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Exposure Monitoring Overview

Learn about dosimetry services for radiation workers at UC San Diego.

Employees working with radioactive materials are monitored for radiation exposure with dosimetry badges or rings provided by Environment, Health & Safety (EH&S).

You may be monitored for external or internal exposure, depending on the nature and source of the radiation you work with.

Do you need dosimetry?

  • YES if you use greater than 1 mCi per experiment of a gamma or high-energy beta emitter
  • NO if you only work with low-energy beta emitters such as H-3, C-14, S-35, or P-33
  • MAYBE if you use radiation-producing machines
  • NO if you only use radiation-producing machines remotely

How to request dosimetry

External exposure monitoring

External exposure is monitored with a device that absorbs radiation over a period of time. The device, called a dosimeter, is usually a badge or ring worn by the radiation worker. Dosimeters are periodically analyzed by Environment, Health & Safety (EH&S) and the data is used to calculate the worker's radiation exposure.

The dosimetry program manager reviews all dosimetry data and investigates any unusual exposures. EH&S reports the exposure data to the principal investigator. The report should be posted in the lab or otherwise made available to affected employees.

Internal exposure monitoring

Other methods of determining exposure must be used when radioactive material is inhaled, ingested, or absorbed into the body.

A bioassay is a means of determining internal exposure through analysis of body fluids (in vitro) or direct measurement (in vivo). An example of an in vitro bioassay is a urinalysis. An example of an in vivo bioassay is a thyroid scan, a procedure in which the amount of radiation present is determined by holding a detector directly to the thyroid gland.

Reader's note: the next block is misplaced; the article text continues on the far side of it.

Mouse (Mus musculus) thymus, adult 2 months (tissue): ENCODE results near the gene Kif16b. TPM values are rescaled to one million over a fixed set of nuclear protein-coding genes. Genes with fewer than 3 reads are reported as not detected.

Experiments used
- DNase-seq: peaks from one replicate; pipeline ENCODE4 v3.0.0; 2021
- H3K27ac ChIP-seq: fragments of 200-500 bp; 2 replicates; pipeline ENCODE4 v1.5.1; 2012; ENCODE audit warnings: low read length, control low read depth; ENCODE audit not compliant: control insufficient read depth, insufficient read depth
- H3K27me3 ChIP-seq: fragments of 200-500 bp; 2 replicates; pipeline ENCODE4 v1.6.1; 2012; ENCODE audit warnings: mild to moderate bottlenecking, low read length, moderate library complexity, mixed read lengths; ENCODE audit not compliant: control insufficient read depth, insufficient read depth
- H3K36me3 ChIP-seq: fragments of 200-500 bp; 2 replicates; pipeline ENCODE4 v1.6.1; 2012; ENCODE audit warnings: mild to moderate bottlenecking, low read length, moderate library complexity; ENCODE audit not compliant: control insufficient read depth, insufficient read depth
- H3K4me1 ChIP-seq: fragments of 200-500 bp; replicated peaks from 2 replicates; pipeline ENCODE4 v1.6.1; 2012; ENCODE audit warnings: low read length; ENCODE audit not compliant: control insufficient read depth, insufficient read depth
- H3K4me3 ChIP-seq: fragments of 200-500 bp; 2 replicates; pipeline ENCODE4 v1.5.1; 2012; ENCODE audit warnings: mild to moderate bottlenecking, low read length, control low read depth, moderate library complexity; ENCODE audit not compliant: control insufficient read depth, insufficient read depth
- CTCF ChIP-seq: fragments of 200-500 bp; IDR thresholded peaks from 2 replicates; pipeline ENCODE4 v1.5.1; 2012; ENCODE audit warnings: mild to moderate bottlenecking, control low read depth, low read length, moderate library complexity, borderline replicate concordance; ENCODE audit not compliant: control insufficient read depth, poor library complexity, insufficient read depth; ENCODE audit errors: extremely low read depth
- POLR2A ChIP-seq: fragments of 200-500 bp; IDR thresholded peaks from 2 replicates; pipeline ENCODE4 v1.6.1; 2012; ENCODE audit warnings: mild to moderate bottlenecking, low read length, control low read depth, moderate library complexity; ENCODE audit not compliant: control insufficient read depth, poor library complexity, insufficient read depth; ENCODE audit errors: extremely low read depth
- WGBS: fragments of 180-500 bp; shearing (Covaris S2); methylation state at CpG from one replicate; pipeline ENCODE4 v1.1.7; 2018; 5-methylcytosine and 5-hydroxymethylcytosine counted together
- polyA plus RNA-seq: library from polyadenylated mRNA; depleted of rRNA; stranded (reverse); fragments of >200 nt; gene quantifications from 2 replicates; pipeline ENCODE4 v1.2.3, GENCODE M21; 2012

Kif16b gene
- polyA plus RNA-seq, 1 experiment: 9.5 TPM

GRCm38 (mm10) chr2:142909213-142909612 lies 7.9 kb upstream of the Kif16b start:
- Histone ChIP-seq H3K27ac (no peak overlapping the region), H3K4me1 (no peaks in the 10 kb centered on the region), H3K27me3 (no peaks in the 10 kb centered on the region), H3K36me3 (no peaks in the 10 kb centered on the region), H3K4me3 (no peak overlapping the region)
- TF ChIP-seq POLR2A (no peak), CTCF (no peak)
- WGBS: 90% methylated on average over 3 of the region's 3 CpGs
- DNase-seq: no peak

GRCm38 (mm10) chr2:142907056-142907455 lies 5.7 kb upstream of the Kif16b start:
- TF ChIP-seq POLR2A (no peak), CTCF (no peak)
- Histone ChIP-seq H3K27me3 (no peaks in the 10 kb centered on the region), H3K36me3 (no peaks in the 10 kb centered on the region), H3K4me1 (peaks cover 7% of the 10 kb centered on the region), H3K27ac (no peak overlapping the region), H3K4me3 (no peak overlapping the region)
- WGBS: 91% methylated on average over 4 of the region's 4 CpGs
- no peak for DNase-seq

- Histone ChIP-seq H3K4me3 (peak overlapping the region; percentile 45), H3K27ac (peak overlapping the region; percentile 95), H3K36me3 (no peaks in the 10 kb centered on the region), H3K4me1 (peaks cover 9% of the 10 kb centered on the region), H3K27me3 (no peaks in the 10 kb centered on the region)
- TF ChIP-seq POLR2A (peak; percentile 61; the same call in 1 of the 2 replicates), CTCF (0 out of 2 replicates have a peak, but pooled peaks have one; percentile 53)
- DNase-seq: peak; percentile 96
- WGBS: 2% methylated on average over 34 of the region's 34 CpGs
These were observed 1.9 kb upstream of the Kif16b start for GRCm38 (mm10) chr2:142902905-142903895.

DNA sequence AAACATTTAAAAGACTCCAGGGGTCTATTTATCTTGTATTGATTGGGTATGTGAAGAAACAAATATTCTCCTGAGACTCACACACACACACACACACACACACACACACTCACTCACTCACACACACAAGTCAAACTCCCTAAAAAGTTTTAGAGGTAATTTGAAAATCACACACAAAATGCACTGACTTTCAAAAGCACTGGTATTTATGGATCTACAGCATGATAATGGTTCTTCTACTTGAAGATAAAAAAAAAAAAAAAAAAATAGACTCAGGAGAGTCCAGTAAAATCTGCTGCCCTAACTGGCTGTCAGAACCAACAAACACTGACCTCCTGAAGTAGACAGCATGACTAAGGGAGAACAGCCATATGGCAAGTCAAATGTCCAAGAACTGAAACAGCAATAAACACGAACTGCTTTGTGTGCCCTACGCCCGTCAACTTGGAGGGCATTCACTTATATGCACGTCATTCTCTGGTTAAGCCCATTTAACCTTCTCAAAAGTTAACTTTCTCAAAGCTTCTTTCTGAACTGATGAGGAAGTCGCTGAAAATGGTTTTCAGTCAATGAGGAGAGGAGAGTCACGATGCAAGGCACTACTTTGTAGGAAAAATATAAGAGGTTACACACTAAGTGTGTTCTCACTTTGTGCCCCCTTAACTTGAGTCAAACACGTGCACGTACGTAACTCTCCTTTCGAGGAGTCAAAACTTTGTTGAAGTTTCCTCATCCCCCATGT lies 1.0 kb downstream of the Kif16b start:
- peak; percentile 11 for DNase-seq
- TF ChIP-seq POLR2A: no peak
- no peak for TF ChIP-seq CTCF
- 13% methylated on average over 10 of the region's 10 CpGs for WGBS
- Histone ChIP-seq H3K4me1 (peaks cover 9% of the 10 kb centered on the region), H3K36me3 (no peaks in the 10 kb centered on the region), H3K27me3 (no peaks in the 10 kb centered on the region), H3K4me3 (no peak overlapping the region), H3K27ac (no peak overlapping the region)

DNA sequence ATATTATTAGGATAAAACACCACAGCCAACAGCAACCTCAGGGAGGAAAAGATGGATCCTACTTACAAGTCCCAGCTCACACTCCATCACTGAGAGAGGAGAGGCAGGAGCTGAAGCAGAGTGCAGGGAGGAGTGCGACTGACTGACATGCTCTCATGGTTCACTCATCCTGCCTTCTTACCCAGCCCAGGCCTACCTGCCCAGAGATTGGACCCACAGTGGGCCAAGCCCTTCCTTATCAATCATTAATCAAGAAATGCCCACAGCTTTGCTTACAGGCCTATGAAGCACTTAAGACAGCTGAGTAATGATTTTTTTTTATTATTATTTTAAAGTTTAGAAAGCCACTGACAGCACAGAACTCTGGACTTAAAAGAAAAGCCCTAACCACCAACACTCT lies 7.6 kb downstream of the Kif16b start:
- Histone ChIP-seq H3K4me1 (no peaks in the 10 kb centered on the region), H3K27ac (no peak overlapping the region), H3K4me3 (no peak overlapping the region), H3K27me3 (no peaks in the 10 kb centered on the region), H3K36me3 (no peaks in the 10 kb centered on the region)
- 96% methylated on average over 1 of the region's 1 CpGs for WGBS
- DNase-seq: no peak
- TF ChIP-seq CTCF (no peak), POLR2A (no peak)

Bioassay services

A baseline bioassay should be completed prior to performing experiments that require internal exposure monitoring according to the criteria below.

You need bioassay services if you work with any of the following:

  • H-3 – Have your urine assayed every 2 weeks if more than 100 mCi of a volatile form of H-3 is used per month. EH&S will report positive analytical results to you as soon as results are available.
  • Volatile iodine – Participate in the thyroid monitoring program if you use more than 10 mCi of volatile iodine per month. Monitoring frequency depends on the specific isotope of iodine:
    • I-123 – At least 6 hours after, but within 2 days of a procedure.
    • I-125 – At least 6 hours after, but within 30 days of a procedure.
    • I-131 – At least 6 hours after, but within 5 days of a procedure.
    • Performing multiple iodinations A single bioassay is acceptable, as long as the time from the first iodination to the time of the bioassay doesn't exceed the limits listed above.

Employees who want a bioassay even though they're not required to, or because they suspect an uptake during a large spill, can contact EH&S Radiation Safety, (858) 822-2494.

Bioassays are performed at the EH&S Services Lab. An appointment isn't necessary.

  • Location: University Center 301-B, corner of Myers and Gilman Drive,
    adjacent to Parking Lot 408 (find it on UCSD's MapLink)
  • When: 1 - 4:30 p.m., weekdays

If you need to come by at another time, call (858) 534-6418 to confirm a technician will be available.

Notice: Refer to the Radiation Safety Manual (PDF) (Word file) for a detailed description of UCSD's radiation safety program.